Fascinated with Stamps

I’ve been intrigued by postage stamps since I was a little kid. I remember where my dad “hid” the stamps in the back of this bill book. He always bought the boring ones — the ones with the American flag or birds. I always liked the really different ones, so now I look forward to going to the post office to see what kind of new, fun stamp I can buy.

I sometimes wonder why the fuss? They just get thrown in the trash anyhow. But if a pretty heart or a fun Disney character makes me smile while I begrudgingly send out all of my hard-earned money to the utility, the phone and the credit card companies, then it’s worth asking the postal worker to show me all the stamp possibilities so I can choose a stamp that suits me.

I actually don’t use as many stamps as I used to. I do a lot of bill-paying online. I’ll probably use even less once the postage rate goes up Monday to 41 cents.

forever-stamp-copy.jpgAlso starting Monday, the post office will sell new Forever Stamps for 41 cents. The new Forever stamps will always be good no matter how high the price of a stamp gets. I’ve thought about “investing” in the Forever stamps by buying one book of Forever stamps every time I buy a book of regular stamps. I’ll use the regular ones now and put the Forever stamps in safe place. Then when the postage rate goes up again (and it will) I’ll have a stockpile of stamps to use!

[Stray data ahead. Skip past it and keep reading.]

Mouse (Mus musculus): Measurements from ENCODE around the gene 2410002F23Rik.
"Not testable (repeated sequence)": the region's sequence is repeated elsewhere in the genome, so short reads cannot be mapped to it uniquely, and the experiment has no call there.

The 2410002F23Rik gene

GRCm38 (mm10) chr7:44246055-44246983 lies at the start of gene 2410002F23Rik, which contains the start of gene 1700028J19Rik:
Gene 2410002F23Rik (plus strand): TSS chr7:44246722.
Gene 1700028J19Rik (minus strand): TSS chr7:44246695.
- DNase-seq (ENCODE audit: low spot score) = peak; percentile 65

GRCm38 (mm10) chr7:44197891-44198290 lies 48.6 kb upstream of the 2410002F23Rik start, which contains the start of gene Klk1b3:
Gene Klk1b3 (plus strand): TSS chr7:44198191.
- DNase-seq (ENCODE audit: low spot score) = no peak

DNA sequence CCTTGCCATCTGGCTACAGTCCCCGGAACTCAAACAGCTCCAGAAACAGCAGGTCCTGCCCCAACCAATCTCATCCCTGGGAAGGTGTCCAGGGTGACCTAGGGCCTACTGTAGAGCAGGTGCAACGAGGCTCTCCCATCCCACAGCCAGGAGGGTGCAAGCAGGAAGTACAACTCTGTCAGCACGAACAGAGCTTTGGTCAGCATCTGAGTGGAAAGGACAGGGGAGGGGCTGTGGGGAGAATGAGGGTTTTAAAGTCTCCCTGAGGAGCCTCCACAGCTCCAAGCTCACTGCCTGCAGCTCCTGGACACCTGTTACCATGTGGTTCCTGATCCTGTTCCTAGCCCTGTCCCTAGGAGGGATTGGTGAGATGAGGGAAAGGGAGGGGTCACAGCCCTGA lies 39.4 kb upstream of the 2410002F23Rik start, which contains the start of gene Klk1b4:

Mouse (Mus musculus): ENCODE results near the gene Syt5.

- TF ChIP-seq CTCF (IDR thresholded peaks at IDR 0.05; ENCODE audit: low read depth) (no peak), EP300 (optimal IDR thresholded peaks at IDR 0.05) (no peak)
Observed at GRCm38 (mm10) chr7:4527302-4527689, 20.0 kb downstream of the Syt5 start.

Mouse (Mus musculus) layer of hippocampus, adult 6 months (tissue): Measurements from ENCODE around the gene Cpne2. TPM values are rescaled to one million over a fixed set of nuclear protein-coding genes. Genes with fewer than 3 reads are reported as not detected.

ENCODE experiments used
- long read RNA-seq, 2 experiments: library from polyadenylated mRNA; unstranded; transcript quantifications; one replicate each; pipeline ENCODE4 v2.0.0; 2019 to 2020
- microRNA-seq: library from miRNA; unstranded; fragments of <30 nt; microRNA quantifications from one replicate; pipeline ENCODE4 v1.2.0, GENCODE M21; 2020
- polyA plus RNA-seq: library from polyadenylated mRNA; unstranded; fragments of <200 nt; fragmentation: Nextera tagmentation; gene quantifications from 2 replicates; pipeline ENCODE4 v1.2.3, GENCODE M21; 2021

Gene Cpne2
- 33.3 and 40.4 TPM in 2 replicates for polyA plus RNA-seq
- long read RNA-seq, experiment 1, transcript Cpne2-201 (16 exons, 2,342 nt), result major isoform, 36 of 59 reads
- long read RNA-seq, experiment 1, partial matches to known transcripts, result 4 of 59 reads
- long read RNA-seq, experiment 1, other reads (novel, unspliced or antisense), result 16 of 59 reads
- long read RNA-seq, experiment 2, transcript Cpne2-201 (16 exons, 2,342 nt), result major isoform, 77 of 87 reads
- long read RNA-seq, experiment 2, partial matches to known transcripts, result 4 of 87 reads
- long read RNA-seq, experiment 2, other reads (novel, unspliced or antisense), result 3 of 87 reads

2 thoughts on “Fascinated with Stamps

  1. davidhitt says:

    I was at the post office Friday, and the guy ahead of me was talking to the counter person about the Forever stamps. They both agreed that the post office was probably issuing them betting that people really wouldn’t buy and save that many; that it was a feel-good thing the post office could do without really losing out on that much.

    That said, I’d be curious to see someone with a better financial mind than mine do a real analysis of it. Since the post office gets the money now and renders the service later, it’s essentially the equivalent of earning interest on the money in the interim.

    So if I paid 41 cents for a stamp now, and they stuck that 41 cents in the bank until I used the stamp, how long would I have to hang on to it for them to come out ahead, or how much would the rate have to increase for me to come out ahead? Certainly if people buy a bunch of them thinking they’re going to save them against a rate hike, but then end up using them before the rates go up, the post office comes out ahead.

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